What are you?
No, really. What are you? If you stop to ask yourself the question, let it roll around behind your eyes for a minute, what kinds of answers do you get? Go ahead, I’ll wait.
Well, friend wonderchicken, I hear you say, I’m many things. I’m a human. I’m an American. I’m a writer, I’m a painter, I’m a mother, I’m a husband. I am my children. I’m a big fraidy-cat. I’m an alcoholic. I am a philanderer. I’m a survivor. I’m a thinker, I’m a lover. I am a Christian. I’m a woman. I’m a miraculous fowl. The possibilities are limitless, I know. We’re all many things all the time, and as selves die, new ones are born within us to take their places. That’s what makes life worth living, what keeps us from going snake-raping bonkers from boredom while we scamper madly around in our hamstertopias.
So, what are you first? What is the facet of your being that stands before — or behind, if you wish — all the others? What, to put it another way, is the part of you, of your self-perceived identity, that you cherish the most, that you would be the least willing to have cut away like a tumor, or wiped from your present or your past?
To be fair, I suppose I think of myself and define myself, if forced to do so in a phrase, as a wanderer, a seeker, a lover of the new and the outlandish. As a meat machine for saying ‘yes’. These are all the same thing for me. Were these things to be taken from me, I don’t think I’d be myself any more, whatever that actually is. Or even a reasonable facsimile thereof.
Your answers will differ, no doubt. This is as it should be. But I’ll bet that in response to my question above, none of you who took a moment said to themselves ‘First and foremost, I am my weblog’.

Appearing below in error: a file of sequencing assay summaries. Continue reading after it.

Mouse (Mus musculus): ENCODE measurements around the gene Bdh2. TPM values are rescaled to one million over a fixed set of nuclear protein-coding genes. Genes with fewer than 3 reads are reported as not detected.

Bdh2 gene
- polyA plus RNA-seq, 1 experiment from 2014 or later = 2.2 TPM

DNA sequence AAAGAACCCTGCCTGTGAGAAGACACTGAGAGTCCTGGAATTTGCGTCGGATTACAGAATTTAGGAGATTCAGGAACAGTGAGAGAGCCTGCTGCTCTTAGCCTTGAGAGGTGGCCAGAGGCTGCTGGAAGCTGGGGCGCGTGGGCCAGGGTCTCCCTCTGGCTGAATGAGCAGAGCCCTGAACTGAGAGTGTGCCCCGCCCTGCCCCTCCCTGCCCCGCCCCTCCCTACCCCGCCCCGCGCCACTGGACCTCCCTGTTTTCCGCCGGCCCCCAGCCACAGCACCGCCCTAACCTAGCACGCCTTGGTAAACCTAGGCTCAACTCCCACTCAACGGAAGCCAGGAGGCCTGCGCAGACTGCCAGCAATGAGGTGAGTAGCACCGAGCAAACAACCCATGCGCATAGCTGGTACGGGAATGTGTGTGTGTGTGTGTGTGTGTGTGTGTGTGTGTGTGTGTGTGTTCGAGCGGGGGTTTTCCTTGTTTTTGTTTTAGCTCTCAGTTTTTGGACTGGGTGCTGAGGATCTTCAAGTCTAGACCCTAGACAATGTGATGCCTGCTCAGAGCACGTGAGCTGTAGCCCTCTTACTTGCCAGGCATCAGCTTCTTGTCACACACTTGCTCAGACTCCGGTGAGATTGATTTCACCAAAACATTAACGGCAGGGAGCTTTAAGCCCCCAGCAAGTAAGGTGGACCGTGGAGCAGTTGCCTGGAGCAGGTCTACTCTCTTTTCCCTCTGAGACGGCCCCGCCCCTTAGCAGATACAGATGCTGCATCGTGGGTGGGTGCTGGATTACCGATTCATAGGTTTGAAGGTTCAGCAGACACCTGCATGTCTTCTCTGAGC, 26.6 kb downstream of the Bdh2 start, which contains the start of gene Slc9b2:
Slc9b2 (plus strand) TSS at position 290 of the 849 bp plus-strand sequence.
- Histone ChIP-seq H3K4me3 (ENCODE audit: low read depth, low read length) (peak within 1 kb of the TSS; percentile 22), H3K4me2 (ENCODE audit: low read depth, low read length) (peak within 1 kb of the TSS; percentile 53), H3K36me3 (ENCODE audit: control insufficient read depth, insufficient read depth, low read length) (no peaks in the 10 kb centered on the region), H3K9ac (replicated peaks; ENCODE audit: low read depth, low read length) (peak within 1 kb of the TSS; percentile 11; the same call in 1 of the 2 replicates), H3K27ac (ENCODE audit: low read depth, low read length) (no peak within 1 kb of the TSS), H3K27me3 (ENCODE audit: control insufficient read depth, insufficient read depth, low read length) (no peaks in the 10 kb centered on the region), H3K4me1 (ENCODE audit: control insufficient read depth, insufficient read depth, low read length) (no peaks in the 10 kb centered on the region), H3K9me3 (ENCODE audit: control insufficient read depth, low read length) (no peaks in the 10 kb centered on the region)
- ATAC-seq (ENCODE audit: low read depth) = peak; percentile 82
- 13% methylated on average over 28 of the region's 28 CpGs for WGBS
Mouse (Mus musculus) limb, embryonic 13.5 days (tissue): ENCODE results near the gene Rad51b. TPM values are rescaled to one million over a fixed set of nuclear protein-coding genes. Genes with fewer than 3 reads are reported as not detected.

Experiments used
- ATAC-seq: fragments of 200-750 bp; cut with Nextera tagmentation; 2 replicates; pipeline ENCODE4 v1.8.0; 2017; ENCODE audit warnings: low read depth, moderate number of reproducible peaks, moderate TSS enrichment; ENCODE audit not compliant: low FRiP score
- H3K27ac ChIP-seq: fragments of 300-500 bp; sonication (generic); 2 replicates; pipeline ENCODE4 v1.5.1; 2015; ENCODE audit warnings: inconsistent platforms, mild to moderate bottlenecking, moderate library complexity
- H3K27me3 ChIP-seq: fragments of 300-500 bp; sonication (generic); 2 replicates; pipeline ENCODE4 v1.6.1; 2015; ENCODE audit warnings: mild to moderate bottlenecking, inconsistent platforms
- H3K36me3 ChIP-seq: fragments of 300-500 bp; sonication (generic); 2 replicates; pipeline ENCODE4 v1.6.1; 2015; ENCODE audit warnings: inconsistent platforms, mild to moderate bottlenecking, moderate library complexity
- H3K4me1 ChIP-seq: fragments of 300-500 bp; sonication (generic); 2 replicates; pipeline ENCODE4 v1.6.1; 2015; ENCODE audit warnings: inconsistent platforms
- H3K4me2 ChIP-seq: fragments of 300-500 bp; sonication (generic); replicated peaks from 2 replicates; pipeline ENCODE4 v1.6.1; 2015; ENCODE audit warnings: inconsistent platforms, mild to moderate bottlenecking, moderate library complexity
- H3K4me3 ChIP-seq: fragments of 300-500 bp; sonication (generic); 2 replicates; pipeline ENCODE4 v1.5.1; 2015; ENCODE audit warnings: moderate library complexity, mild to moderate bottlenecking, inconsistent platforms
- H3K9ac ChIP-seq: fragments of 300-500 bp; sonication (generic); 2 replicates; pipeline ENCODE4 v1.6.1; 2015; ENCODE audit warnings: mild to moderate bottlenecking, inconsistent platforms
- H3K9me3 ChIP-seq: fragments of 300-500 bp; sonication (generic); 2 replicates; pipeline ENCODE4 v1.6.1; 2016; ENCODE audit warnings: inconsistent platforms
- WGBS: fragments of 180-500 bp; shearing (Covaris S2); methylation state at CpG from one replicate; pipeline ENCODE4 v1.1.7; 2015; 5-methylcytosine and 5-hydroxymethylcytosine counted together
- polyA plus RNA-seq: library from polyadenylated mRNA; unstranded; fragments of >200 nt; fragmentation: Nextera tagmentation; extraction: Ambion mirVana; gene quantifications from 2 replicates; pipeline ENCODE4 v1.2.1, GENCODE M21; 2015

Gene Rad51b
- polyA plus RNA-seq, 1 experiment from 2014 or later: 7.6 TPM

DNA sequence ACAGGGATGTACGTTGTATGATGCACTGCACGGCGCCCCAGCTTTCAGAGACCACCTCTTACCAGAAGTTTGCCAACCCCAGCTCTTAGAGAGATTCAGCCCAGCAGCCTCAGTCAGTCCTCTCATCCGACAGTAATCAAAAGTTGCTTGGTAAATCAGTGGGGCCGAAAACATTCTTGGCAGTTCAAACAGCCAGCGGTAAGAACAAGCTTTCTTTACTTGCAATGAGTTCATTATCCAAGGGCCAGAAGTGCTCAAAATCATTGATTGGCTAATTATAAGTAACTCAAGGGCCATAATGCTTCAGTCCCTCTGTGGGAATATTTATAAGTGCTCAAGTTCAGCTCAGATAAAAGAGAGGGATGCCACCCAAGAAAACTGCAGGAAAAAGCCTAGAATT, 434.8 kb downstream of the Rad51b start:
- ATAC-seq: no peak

It is possible, though, that some chose as their centrepiece ‘I am a woman.’
Recently Shelley initiated some discussion about women in the digital world and whether and to what degree they (or more properly, the persistent textual avatars that are their weblogs, avatars that seem so often to be mistaken for the actual person in weblogging discussions) are or are not undervalued or pushed aside or whuffie-starved on the New Frontier. Not being ogled enough — non-pruriently of course — in our eyeball economy, not linked-to enough, despite the fact that they have just as many important and useful things to say as the wrinkly old Y-chromo dangler-waving oligarchs like myself.
I’m not sure I understand this, to be honest, and so my response may be off-target. I answered at the time she brought it up, off the cuff, that
I mean, I do understand that some women feel that some not-women are somehow unfairly barring them from the prominence they deserve, and that Women As A Group are under-represented in the Link Market, and that it seems natural to think that since we have a clear duality with women on the one hand and not-women on the other side of this Weblog Gender Gap, that it must be the not-women who are to blame, especially since we’re talking in the context of Power (if not power laws) here. As much as I am able with my feeble faculties, I do follow the train of thought.
But there’s a reason I asked the questions I did, above.
Although I grant that many women who read this may define themselves first and foremost as a woman, there is no real reason for anyone else, male or female, to look at them through that lens. In other words, I may think of myself primarily as a Pundit (like all these assholes), for example, while the vast majority of people I interact with, on the IntArwEb or elsewhere, may well think of me first and foremost as a f–kwit.